Yardsmart: Five most common design mistakes

If you’re planning to fork over big bucks to create the outdoor living space of your dreams, or even do it yourself, you can’t afford mistakes. The more time you spend on the design by reviewing its nuances, the more familiar you will be when the outcome is realized.

There are five important design mistakes that can break your project. Avoiding them eliminates unpleasant surprises, misunderstandings and general dissatisfaction, not to mention unexpected cost overruns at construction time.

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Very small homes like this beach cottage demand close attention to creating spaces large enough to be usable. (photo courtesy Maureen Gilmer www.MoPlants.com)

1. Spaces created are too small to use.

Beware of undersized spaces. A patio should be at least 10 feet by 10 feet to accommodate table and chairs. Functional walkways must be more than 3 feet wide to accommodate a wheelbarrow, lawn mower or garbage can. Consider 4 feet wide a better choice because this dictates the dimensions of the gate so it won’t become a bottleneck. It is wise to know exactly what you want to do with the space in as much detail as you can. This tells you or your designer how big the spaces must be if they are not limited by existing structures.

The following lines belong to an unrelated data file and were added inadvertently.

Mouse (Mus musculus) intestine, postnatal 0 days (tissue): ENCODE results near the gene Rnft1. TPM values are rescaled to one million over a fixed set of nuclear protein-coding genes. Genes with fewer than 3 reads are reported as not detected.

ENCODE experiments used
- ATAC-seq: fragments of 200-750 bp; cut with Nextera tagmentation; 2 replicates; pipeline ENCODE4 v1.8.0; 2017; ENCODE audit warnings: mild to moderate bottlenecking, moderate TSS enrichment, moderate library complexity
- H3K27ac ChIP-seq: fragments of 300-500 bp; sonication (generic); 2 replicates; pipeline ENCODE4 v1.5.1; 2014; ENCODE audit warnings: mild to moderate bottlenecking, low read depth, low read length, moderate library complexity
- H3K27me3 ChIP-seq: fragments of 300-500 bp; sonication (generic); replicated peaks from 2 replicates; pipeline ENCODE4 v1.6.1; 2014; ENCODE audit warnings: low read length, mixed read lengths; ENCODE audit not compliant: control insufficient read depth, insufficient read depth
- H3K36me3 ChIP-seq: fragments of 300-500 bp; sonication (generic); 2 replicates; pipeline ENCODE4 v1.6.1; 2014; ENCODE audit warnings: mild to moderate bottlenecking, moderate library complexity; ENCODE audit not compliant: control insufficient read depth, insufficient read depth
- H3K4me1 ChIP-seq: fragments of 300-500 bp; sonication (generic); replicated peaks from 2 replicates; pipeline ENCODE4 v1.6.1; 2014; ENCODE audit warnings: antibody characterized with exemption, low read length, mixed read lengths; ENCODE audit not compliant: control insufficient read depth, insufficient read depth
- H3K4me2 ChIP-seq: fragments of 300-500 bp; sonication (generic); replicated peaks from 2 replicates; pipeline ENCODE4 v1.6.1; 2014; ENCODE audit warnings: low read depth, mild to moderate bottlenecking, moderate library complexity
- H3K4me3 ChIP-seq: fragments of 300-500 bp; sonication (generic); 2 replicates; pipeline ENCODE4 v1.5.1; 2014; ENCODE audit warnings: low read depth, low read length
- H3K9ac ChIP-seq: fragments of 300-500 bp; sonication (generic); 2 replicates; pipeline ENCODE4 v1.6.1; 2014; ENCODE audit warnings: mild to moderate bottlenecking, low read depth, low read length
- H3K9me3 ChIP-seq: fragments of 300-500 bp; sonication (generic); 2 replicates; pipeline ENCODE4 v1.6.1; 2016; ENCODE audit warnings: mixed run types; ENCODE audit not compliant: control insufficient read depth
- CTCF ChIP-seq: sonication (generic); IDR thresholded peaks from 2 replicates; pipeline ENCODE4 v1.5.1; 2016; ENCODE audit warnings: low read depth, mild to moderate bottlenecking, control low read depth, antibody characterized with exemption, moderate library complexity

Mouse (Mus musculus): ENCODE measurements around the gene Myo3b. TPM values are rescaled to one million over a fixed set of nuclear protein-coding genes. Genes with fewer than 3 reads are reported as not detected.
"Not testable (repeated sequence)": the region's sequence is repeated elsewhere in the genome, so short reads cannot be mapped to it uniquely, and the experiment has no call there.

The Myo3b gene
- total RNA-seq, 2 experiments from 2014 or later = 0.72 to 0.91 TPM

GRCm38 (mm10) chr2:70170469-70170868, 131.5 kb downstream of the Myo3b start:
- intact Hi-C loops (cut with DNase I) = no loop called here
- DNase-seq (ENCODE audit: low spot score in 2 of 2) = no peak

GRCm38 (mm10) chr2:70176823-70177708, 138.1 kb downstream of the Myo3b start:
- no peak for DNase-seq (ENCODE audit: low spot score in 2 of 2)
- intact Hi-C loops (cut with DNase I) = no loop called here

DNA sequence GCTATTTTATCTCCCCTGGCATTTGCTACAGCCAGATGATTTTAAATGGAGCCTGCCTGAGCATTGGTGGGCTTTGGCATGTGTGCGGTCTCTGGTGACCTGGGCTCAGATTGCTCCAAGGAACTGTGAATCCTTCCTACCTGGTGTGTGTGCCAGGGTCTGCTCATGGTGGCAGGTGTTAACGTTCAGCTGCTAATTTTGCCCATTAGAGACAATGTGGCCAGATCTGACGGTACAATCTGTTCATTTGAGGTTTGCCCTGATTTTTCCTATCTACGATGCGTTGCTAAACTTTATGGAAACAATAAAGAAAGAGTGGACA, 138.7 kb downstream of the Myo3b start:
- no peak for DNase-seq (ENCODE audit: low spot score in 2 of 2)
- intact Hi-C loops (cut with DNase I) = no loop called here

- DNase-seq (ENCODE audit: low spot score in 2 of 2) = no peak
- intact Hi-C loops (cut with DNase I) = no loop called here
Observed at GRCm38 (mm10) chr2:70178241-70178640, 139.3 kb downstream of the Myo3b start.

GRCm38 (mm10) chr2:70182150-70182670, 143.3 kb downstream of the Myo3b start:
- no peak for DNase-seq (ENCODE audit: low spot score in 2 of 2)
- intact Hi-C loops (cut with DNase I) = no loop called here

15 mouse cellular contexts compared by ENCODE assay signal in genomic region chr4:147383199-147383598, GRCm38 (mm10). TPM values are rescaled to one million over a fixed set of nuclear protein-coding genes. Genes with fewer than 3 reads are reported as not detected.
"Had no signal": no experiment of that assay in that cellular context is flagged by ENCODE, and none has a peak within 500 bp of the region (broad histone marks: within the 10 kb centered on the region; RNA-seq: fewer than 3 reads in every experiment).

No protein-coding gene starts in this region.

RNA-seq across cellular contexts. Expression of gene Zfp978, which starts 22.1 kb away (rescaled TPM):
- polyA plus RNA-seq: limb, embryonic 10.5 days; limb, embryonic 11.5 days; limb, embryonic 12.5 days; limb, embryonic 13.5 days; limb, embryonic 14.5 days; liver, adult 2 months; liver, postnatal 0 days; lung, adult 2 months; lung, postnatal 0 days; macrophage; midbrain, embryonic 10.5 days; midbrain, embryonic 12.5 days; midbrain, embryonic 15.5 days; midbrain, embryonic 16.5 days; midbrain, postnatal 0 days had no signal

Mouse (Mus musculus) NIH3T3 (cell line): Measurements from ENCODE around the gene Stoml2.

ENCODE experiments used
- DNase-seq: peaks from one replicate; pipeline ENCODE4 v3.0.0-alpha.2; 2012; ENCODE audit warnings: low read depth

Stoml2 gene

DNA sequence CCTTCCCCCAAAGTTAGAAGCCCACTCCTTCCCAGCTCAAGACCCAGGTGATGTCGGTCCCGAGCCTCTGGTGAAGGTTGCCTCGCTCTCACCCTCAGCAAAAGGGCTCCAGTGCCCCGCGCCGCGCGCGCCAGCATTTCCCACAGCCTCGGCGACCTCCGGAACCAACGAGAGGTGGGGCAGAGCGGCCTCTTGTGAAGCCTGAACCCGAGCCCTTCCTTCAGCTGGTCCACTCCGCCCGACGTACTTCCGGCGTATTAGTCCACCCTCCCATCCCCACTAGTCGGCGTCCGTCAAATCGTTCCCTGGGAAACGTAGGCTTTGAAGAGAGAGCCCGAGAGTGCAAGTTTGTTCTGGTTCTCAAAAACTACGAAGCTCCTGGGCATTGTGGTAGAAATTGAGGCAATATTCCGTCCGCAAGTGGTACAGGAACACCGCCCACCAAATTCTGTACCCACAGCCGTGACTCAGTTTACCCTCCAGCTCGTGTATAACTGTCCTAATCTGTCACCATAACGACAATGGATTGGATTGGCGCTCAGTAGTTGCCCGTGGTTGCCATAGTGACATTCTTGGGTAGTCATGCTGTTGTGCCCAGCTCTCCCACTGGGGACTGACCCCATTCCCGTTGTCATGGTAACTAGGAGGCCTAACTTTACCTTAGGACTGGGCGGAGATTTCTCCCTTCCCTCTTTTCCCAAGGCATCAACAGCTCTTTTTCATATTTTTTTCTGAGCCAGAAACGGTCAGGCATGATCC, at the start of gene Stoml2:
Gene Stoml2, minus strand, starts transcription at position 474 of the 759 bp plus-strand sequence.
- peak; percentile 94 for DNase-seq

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It’s difficult to know where outdoor space ends and the master bedroom begins in this carefully designed composition. (photo courtesy Maureen Gilmer www.MoPlants.com)

2. Failure to connect indoors with outdoors.If your outdoor landscape is a visual extension of adjacent rooms, they must be designed to flow together without abrupt changes. For smaller homes, the patio is vital to harvesting more living space for days of good weather. It also provides a view outdoors that ties in nicely with interior themes. This connection is best achieved with hard materials such as paving that may be laid to match the color and texture of adjacent indoor rooms. The same applies to masonry, fencing or walls and even your choice of outdoor furniture.

3. Piecemeal design.